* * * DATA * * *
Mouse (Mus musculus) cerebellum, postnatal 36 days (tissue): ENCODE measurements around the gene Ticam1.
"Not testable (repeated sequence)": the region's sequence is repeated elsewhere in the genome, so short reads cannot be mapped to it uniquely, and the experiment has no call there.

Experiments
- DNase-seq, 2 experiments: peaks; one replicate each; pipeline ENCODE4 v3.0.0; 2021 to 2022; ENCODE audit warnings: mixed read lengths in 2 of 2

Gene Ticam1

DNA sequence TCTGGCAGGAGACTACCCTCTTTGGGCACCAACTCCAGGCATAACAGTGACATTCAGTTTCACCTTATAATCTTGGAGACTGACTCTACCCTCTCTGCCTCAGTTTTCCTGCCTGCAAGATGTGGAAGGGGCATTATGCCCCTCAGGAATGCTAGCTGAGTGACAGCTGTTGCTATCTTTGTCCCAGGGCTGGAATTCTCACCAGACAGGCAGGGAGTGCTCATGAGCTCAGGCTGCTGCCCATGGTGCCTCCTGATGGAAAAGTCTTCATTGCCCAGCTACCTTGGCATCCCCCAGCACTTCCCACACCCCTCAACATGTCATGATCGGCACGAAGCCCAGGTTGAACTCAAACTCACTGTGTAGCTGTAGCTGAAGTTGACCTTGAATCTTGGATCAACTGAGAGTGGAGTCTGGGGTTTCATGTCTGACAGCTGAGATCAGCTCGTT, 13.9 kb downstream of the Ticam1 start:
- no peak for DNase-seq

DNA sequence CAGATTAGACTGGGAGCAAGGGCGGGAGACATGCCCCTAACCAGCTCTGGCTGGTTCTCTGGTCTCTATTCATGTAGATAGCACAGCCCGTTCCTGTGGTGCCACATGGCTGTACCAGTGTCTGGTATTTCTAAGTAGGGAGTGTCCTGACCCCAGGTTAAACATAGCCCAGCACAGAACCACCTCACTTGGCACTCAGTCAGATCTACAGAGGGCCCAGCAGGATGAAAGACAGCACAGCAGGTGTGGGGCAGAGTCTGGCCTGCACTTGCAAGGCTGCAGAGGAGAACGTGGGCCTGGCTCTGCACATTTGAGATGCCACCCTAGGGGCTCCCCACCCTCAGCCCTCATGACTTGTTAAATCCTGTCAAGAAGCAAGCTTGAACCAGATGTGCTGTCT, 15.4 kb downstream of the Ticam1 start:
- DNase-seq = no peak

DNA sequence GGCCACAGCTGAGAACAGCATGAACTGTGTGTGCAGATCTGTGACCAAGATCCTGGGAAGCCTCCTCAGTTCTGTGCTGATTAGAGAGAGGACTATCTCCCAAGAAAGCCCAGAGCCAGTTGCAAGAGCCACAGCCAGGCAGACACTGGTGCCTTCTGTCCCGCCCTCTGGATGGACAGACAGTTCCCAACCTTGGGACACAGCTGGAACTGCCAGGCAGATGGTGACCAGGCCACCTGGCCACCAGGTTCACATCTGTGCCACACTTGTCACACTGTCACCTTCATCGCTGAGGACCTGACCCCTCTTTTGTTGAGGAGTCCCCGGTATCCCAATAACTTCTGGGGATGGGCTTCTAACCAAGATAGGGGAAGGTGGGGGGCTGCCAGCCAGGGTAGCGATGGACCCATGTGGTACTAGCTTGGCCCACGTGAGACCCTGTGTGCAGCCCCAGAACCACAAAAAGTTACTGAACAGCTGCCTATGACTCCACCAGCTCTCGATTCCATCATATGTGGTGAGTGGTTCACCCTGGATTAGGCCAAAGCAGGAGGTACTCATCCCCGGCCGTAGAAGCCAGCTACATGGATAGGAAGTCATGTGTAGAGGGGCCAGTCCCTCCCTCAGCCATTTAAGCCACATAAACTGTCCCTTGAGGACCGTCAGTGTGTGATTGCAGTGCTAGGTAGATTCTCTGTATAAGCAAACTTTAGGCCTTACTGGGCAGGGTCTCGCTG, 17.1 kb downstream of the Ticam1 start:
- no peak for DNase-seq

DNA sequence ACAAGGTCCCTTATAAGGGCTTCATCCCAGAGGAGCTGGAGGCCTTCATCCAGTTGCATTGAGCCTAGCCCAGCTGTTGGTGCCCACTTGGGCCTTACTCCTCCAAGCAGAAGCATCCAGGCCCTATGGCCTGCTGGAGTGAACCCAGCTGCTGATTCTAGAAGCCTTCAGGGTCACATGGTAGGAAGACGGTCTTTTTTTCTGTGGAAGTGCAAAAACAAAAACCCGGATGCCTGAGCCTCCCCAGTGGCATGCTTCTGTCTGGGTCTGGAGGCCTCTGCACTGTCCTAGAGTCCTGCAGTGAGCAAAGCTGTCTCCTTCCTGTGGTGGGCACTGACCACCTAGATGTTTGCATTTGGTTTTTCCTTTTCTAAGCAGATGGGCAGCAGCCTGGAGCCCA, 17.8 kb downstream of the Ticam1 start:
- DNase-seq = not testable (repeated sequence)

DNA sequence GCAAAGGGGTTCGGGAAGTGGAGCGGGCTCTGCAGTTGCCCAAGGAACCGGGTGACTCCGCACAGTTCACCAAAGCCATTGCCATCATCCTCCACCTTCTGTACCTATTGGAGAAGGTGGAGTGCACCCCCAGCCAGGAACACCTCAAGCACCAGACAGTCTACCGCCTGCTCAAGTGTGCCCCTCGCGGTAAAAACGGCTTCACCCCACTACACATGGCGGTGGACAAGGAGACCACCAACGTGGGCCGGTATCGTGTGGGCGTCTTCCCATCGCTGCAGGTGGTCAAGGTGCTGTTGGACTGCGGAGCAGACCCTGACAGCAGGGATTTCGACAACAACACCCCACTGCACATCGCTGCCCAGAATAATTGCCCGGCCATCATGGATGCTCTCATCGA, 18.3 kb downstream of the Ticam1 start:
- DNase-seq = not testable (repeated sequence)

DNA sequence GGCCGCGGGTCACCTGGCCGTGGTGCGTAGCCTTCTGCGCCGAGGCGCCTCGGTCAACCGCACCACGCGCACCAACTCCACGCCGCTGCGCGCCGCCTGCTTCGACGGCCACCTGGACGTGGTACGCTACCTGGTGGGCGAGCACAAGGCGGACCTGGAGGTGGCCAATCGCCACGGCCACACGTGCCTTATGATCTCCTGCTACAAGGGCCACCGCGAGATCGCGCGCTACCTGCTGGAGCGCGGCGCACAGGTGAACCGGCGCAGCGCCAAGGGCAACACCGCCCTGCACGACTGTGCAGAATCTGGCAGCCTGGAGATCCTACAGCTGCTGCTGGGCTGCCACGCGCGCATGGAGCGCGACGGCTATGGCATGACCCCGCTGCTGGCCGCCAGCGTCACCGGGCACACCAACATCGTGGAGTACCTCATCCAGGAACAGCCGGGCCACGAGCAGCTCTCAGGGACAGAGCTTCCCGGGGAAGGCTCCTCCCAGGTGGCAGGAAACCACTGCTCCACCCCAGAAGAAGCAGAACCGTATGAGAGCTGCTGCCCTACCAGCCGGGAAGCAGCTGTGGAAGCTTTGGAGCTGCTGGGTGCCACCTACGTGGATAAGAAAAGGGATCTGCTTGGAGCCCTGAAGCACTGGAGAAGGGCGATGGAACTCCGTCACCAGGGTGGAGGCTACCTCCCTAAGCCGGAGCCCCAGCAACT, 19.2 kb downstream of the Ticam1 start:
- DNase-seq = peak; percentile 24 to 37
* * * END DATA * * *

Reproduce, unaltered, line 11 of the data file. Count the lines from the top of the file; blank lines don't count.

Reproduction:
- no peak for DNase-seq